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Table 2. Mean LIFE-H scores by life domain categories and sub-scores (Daily activity and Social roles) and number of participants reported as experiencing severe, moderate or minor restrictions in participation.

https://doi.org/10.1371/journal.pone.0108413.t002

Environment

Parent perception of whether the environmental factor within the MQE was a major obstacle or major facilitator was scored on a 7-point Likert scale. Reponses to each item are presented in Table 3. Two continuous scores were calculated by summing the items and dividing into percentiles, one describing the physical environment and one describing the social environment. Approximately one third of the parents who provided data on the MQE reported the social environment as mainly a facilitator to participation (n = 45, 27.1%) and just over one third reported the physical environment as mainly a facilitator (n = 59, 35.5%). Just over one third reported the social and physical environment as having no influence (n = 63, 38.0%, n = 64, 38.6%, respectively) and a very small proportion reported the overall social and physical environment as a barrier to participation (n = 2, 1.2%, n = 7, 4.2%). Data for the remaining families concerning the influence of the overall social and physical environment were missing, reported as ‘I don’t know’ or ‘Does not apply’ (Table 3).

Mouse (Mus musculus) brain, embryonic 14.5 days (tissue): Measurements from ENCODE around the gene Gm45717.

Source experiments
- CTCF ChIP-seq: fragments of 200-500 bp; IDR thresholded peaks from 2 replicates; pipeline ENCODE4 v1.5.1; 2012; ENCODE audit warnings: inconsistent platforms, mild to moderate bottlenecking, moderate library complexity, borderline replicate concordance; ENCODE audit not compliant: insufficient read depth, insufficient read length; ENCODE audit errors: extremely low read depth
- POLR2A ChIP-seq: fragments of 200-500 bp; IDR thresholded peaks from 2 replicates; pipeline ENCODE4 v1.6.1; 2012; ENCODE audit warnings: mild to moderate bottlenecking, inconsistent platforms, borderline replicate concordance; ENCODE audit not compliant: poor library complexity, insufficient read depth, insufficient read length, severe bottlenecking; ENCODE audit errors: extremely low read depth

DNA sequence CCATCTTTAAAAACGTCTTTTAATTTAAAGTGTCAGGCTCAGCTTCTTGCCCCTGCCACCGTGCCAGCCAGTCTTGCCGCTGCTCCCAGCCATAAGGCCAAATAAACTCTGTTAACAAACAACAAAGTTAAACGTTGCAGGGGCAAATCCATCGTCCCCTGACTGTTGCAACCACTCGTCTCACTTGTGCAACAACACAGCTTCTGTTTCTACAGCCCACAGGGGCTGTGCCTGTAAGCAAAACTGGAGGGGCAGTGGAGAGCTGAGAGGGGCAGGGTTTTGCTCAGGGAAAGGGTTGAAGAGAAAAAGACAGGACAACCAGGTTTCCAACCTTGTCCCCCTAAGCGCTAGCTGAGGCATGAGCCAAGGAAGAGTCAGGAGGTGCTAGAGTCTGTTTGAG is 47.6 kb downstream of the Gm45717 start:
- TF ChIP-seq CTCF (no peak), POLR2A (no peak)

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Table 3. Parent report influences of environmental factors on the accomplishment of daily activities (n = 166).

https://doi.org/10.1371/journal.pone.0108413.t003

Within the social environment sub-scale the most commonly reported facilitators to participation were the family situation (n = 125, 75.3%), attitudes of families and close friends (n = 120, 72.3%), colleagues (n = 118, 71.2%) and superiors (n = 121, 72.3%). The most commonly reported barriers to participation in the social environment were related to support from friends (n = 44, 26.5%) and neighbours (n = 34, 20.5%), current availability of jobs (n = 40, 24.1%) and job criteria (n = 38, 22.9%) and attitudes of strangers (n = 26, 15.7%).

Relationship between participation and physical and social environment